Richard Fain used three proven strategies to ten X his net worth. The first thing he did was, he decided to pay himself first. Back when he was thirty years old, his net worth was pretty small. At that point he told himself he needed to make a change. He wanted to start saving early so he could capitalize on compound interest over the next twenty or thirty years. He took a look at his budget. Where was all the money he was making at his nine-to-five going each month?
“So I took a look at what I was spending my money on,” Richard said in one of his YouTube videos, “and I started cutting out things that I really didn’t need. You know, going out to eat all the time. Buying things, spur of the moment, that I never even used. Taking luxurious trips and things like that, that I probably didn’t need to take. Just going out and having a good time. I started cutting some of those things out of my life.”
Once he did that, he discovered he had more than enough money to start paying himself first. But what does that look like? It meant taking the first ten percent of all the money he made, setting it aside, and using it to make smart investments. With each paycheck, ten percent was added to his portfolio. No exceptions. And again, Richard was only able to do that because he trimmed the fat from his expenditures.
Sorry, he’s not giving you a pass to skip out on paying your bills. You still have to handle your obligations in life. It’s more of a mindset shift than anything. “I get paid first. I take ten percent and invest it to improve my financial condition moving forward.” You just have to live humbly enough to free up that ten percent. It’ll never happen if you’re running up your credit cards to pay for material things you could easily do without.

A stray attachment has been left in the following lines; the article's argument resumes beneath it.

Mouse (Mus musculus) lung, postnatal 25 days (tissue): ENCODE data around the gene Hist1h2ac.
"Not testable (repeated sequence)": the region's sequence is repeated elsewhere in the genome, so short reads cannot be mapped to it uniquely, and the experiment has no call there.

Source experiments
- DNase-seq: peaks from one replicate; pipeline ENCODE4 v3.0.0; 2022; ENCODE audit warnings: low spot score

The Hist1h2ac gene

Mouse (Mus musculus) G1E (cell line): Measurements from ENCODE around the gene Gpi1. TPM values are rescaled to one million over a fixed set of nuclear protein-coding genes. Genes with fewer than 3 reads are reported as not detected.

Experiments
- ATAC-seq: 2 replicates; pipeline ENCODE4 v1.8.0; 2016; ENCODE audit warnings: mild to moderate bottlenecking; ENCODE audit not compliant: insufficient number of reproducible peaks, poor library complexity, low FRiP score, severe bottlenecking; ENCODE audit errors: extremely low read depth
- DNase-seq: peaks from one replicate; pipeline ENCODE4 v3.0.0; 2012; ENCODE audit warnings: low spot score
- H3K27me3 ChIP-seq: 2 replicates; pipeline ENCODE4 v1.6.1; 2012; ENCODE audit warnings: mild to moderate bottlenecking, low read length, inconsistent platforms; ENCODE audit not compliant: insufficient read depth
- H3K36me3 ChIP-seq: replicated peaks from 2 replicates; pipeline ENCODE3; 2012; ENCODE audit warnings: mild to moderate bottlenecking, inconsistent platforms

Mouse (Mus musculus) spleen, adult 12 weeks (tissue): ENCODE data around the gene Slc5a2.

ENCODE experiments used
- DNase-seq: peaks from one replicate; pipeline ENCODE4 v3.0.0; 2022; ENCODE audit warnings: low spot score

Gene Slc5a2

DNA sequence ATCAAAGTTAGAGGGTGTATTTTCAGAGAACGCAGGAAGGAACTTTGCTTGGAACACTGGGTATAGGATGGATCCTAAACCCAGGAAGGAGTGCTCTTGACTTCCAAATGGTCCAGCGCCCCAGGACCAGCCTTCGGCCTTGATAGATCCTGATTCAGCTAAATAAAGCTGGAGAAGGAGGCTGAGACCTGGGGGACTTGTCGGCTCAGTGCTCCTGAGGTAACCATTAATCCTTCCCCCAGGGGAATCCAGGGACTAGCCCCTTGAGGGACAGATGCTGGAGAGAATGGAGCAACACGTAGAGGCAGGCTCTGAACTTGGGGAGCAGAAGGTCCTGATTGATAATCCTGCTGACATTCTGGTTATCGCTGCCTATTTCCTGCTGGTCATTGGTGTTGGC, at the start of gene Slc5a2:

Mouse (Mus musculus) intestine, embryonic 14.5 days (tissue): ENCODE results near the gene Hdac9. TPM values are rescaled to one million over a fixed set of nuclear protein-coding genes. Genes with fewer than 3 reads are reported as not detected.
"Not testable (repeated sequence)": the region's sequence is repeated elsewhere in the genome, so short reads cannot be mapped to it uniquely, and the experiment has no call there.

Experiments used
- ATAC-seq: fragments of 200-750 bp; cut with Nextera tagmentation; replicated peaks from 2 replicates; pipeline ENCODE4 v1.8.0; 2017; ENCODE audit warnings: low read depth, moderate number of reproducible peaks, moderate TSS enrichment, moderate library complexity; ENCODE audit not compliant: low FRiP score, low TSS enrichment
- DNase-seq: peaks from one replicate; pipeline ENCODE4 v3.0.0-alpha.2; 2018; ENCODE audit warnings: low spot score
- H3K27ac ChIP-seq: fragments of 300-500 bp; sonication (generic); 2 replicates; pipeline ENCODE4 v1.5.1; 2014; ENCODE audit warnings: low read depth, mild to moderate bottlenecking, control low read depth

The second thing Richard did to ten X his net worth is get into real estate. He bought his first home, figured if he lived in it for two years and it appreciates in value, he could take that equity and leverage it to buy a second home. His logic was spot on. He did just that. Multiple times, in fact. Real estate was instrumental in building his net worth. He never went crazy with it. The most properties he’s had at any given time is five.
The third strategy is delayed gratification. There were many years Richard could have bought cars, jewelry, luxury vacations. He resisted. He promised himself he would not do any of that stuff until he secured his future. He also decided he had to create additional streams of income that would pay for his toys. He got into luxury watch sales, started dabbling in stocks. Then he used that new income to finally start indulging a little. But this was after fifteen dedicated years of going without.
Today Richard makes even more money through YouTube ad revenue, affiliate marketing (Webull stocks, for example), financial mentoring, and more. He has not come right out and said his exact net worth, but based on everything he has shared on his YouTube channel, it sounds like it’s around five million dollars. For more on stock marketing investing, real estate investing, credit card arbitrage, watch flipping, and some sweet pieces of automotive eye candy, follow this man.
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